Current therapies for Parkinson’s disease (PD) relieve the clinical signs and symptoms of disease but do not prevent or even slow disease progression. Thus there is an urgent need for safe, readily administered treatments capable of preventing disease progress.
Our research using animal models of PD has shown that irradiation of tissue with low-energy near infrared light (NIr) can protect the brain against the damage associated with PD and partially restore normal movement. Yet it is unclear exactly how this treatment has its protective effects. Most previous work has assumed that NIr acts directly on the damaged tissue, inducing self-repair of damaged cells, but we have recently shown that the brain is also protected by irradiation of remote tissue, such as the dorsum of the body.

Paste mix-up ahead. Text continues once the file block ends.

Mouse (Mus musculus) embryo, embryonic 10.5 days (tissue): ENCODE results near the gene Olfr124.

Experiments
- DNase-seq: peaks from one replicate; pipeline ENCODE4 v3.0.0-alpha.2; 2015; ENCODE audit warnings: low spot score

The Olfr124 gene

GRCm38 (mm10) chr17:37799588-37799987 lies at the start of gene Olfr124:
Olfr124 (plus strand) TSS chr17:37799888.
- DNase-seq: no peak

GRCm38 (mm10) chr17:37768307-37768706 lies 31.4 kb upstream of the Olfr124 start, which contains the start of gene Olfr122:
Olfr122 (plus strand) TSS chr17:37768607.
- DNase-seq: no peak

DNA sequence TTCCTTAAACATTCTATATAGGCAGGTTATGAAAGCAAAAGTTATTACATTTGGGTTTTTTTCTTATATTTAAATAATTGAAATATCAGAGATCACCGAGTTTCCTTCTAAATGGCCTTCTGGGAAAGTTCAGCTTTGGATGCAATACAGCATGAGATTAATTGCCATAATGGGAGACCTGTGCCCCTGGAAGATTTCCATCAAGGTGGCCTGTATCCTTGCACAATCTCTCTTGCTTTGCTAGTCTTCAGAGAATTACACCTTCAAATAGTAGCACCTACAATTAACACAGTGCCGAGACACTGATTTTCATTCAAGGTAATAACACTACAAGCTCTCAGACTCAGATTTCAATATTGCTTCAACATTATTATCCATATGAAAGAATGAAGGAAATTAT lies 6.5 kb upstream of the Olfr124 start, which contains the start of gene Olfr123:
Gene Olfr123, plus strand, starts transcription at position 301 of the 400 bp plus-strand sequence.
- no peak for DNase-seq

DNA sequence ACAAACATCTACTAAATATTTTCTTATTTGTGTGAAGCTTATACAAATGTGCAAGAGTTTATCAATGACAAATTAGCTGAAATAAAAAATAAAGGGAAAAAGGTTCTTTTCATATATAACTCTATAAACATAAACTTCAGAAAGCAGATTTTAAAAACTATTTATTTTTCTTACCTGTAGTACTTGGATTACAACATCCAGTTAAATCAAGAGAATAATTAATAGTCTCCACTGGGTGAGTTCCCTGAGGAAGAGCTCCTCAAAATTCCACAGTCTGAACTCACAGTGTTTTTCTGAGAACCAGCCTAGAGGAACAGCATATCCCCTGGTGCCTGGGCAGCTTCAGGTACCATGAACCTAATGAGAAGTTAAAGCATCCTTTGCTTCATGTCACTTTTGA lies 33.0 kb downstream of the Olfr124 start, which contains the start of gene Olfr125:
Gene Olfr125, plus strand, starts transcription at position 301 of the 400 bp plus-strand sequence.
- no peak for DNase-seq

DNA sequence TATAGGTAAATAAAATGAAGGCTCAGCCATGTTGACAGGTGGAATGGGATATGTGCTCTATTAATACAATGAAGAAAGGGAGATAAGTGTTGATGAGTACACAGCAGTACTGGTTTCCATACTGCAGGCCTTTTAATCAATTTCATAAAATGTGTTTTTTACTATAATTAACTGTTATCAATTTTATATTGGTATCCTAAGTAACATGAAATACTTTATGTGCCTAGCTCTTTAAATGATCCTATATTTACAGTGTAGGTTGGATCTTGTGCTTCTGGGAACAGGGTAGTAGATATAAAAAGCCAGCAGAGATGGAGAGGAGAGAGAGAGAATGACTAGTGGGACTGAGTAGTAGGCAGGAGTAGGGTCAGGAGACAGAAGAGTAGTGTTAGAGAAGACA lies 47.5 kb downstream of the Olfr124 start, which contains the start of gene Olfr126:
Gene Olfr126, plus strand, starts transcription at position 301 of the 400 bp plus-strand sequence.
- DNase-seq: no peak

This project will investigate how NIr protects the brain, addressing the central question of whether treatment must directly target the damaged tissue or whether instead it remains effective when targeted at remote tissues. Specifically, we will test the novel idea that NIr-induced neuroprotection is mediated by stem cells that are released from the bone marrow, circulate in the blood stream, congregate in sites of damage and induce repair of damaged nerve cells.
This research has important implications for translating NIr therapy into a treatment. While NIr has shown great promise in animal models, there has been skepticism about its usefulness for humans, stemming from the assumption that light would need to penetrate the thick human skull and large brain of humans to reach the deep sites affected in PD. If the indirect neuroprotective actions of NIr are confirmed, the problem of reaching deeply embedded sites in the brain becomes irrelevant. We strongly believe this work has the potential to open novel therapeutic avenues for PD and other CNS degenerations that currently lack effective treatment.